BAE completes revamp of UK Royal Marines’ Viking amphibious vehicle fleet

2 May 2016 (Last Updated May 2nd, 2016 18:30)

BAE Systems has completed a £37m upgrade of the UK Royal Marine's 'Viking' amphibious all-terrain vehicles.

Vikings

BAE Systems has completed a £37m upgrade of the UK Royal Marine's 'Viking' amphibious all-terrain vehicles.

The Viking vehicles can be launched straight from a ship and propelled through water before landing for a beach assault. They have reached full operational capability after 3.5 years.

The UK Ministry of Defence (MoD) awarded a contract to BAE Systems in 2012 to upgrade 99 Viking vehicles. The project was managed by the MoD's Bristol-based Defence Equipment and Support organisation.

“The upgrades include improvements made to their braking and suspension systems.”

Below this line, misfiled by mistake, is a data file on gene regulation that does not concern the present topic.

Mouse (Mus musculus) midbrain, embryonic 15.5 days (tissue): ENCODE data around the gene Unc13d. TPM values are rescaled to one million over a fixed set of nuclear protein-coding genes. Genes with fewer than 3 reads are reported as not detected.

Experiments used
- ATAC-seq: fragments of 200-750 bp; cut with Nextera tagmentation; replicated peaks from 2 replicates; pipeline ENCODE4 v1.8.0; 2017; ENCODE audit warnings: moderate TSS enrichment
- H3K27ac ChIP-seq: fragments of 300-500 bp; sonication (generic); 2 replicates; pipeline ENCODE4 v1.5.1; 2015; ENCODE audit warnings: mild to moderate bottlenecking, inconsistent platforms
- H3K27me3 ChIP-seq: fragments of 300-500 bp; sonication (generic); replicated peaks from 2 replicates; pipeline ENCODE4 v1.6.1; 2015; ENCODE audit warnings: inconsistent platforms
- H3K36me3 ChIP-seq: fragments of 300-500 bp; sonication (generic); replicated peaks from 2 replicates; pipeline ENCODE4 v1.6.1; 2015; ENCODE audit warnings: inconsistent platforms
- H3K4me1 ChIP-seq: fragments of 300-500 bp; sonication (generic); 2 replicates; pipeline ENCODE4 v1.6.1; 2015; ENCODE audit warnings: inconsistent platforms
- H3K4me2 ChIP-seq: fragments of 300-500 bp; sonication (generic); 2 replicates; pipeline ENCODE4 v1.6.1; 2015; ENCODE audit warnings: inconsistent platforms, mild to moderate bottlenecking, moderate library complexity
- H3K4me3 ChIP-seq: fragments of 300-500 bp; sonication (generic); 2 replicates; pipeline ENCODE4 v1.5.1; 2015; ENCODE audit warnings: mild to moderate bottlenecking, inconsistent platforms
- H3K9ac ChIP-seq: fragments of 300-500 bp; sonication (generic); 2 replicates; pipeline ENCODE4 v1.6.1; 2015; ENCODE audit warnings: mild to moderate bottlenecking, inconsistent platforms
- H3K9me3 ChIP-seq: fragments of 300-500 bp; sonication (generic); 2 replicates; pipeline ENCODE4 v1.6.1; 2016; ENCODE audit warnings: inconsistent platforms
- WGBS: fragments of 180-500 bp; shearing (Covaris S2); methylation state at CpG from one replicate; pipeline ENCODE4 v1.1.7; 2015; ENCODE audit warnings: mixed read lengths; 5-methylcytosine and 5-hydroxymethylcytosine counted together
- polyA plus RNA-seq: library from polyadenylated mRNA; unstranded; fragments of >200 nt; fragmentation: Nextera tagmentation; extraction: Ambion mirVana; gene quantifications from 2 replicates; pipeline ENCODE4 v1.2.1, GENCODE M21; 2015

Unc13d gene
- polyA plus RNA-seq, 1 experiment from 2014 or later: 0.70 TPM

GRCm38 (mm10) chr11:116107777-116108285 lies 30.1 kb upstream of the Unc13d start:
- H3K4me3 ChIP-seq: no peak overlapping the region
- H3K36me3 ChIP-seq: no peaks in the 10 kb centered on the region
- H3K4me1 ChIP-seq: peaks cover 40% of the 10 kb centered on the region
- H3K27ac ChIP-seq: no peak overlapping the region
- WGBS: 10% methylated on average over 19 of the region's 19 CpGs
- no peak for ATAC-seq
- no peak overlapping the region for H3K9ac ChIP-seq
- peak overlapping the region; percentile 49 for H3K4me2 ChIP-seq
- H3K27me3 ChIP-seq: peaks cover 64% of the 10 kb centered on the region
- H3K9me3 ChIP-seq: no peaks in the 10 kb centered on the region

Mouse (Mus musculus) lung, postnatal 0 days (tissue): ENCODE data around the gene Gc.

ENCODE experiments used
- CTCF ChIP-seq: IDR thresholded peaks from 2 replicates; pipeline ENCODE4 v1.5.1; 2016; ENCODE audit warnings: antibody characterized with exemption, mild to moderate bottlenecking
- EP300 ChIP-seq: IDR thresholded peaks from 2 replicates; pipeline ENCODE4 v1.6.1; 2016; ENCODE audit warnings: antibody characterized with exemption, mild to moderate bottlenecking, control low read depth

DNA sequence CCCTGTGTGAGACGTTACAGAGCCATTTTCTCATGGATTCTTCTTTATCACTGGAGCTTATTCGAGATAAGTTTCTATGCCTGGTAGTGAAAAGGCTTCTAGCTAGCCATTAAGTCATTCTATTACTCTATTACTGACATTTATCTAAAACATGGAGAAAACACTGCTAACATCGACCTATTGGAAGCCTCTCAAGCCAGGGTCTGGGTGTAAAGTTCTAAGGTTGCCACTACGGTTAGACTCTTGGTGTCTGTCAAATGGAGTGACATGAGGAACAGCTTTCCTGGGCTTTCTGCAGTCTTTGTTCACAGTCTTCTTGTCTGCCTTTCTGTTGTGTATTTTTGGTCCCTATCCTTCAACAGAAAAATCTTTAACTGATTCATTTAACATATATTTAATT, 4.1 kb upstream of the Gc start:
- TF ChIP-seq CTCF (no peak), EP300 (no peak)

The upgrades include improvements made to their braking and suspension systems, as well as fitting the vehicles with new mine blast protected hulls, designed to offer additional defence.

Enhancements to the vehicle fleet include the installation of a protected weapon mount (PWM), which pivots 360°, in the forward cabins of all 99 vehicles.

The PWM can be used with either a 12.7mm Browning heavy machine gun, or 7.62 general purpose machine gun.

Nine vehicles have also been upgraded to support the firing of an 81mm mortar.

Navy Command Land and Littoral Manoeuvre assistant chief of staff brigadier Richard Spencer said: "The Viking vehicles and their crews operated with great distinction and bravery in Iraq and Afghanistan, enabling a high degree of tactical manoeuvre and saving many lives.

"The vehicles' subsequent Regeneration Programme has been delivered at best value for Defence, with considerable support from a wide range of stakeholders, including Army Command, Defence Equipment & Support, and our industry partners in BAE Systems."

Under the Regeneration Programme, the vehicles' service life will be secured until 2024, with an option to further extend until 2034.


Image: Royal Marines' Vikings amphibious vehicle. Photo: courtesy of Crown Copyright.